Asking for advice from other leaders, and an attempt to connect with the royal palace:

Meanwhile, in India, where Ganesh Man Singh, Koirala and other leaders were living in exile – discussions for and against returning to Nepal continued. After the decision to return to Nepal was almost informally finalized, leaders in exile began their efforts to connect with other politicians living in Nepal.

Koirala personally wrote letters to Tanka Prasad Acharya, Dr. Dilli Raman Regmi, Surya Prasad Upadhyaya, Dr. Keshar Jung Rayamajhi, and Man Mohan Adhikari – informing them about their decision to return to Nepal, and asking for their advice on the same. Other letters were also sent to professors, lawyers, and other political intellects.

Similarly, the leaders also tried to understand what the response of the royal palace would be after learning of their decision to return to Nepal. First they thought of sending a message via then Nepalese Ambassador to India Bedananda Jha. Bedananda Jha was the founder of the Nepal Terai Congress – however, later he became a pro-monarch and served as a cabinet minister and Nepal’s Ambassador to India during the Panchayat period. However, later the leaders abandoned the idea because they believed Jha might not deliver the message, or worse, distort the message.

Therefore, Singh, on behalf of the party, therefore connected with Maniklal Bajracharya – then cultural attaché at the Nepalese Embassy in India. Maniklal Bajracharya, after receiving Ganesh Man Singh’s message, promptly arrived at Benares.

There Singh explained the reasons behind the leaders’ decision to return to Nepal – and trusted him with a parcel containing a recorded message (cassette) for the king’s ears.

“We wanted the king to know of our decision to return, therefore had made several parcels and trusted different people to deliver the message”, Singh shared with Mathbar Singh.

Singh later learnt that Maniklal had indeed delivered the package to King Birendra safely.

Distrust between King Birendra and Nepali Congress:

“We did not have any ulterior motive behind sending the message (cassette) to King Birendra. We just wanted to clarify our party’s views on Nepal’s political scenario, and our intention to work towards changing it. The message needed to be sent because at the time there wasn’t any avenue for pursuing political dialogue between the palace and Congress. All bridges that would lead towards dialogue had already been destroyed – the Panchayatis had made sure of that”, Singh tells Mathbar Singh.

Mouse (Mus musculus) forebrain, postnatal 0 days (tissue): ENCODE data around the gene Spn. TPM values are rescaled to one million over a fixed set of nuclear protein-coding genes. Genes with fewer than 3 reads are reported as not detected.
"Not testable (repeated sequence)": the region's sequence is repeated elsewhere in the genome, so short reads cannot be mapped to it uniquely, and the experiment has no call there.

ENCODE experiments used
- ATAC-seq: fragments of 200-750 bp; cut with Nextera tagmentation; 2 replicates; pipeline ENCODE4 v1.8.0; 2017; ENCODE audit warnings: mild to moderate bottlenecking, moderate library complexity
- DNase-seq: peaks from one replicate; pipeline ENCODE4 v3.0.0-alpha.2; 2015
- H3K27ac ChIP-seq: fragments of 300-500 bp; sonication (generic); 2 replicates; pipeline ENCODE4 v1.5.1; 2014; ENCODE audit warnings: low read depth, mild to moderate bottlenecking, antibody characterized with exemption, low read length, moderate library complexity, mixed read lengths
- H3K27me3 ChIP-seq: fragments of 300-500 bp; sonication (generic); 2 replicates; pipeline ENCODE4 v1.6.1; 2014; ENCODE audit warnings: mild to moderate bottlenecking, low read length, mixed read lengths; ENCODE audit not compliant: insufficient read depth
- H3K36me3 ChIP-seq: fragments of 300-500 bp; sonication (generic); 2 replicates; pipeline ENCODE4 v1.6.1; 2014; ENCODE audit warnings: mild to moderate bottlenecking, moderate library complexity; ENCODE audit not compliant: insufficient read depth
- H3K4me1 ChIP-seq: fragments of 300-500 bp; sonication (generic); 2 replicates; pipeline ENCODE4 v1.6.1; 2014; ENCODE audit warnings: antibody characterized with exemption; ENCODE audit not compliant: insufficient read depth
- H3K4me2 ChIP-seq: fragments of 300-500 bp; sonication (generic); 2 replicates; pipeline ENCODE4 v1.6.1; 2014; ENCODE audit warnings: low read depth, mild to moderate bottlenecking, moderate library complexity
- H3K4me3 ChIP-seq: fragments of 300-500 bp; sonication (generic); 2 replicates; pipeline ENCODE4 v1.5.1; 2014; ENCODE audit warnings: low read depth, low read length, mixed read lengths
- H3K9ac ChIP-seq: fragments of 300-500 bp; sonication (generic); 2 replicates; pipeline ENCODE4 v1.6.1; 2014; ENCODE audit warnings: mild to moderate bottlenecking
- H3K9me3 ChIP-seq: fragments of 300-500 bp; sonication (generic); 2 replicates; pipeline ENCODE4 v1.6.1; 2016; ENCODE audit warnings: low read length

“We weren’t able to reconstruct the burnt bridges – and distrust between the king and political leaders continued to grow”, Singh added.

For Singh, and other political leaders, it was also important that the king hear the leaders’ message directly – therefore resorted to sending audio tapes. “If the message was to be relayed by a king’s messenger, much of the content would have been lost in translation – either by purpose, or unknowingly”, Singh shared.

“And lastly, if in the past we had made all of our views, decisions, and reservations known to the king loud and clear, why would we hide and enter Nepal this time?” Singh said.

“Don’t embark upon a political adventure”: Tanka Prasad Acharya

Meanwhile, the messengers carrying Koirala’s letter from India had reached Kathmandu. Because Tanka Prasad Acharya was one of the most respected political leaders of the generation, Singh had assigned a special messenger to deliver Koirala’s letter to Acharya.

After reading the letter, Acharya sent a strong message discouraging the leaders from returning to Nepal.

“Your decision to return will be a big blunder. Political adventures are important while pursuing political change – but that does not mean you take such silly risks. Decisions have to be made with care. Exiled leaders returning to Nepal will be a political adventure, but also a very big mistake”, Acharya said to the messenger, which was relayed promptly.

Other leaders were of the same view – that the state could take very harsh decisions upon us, including capital punishment; therefore returning to Nepal would not be a good idea.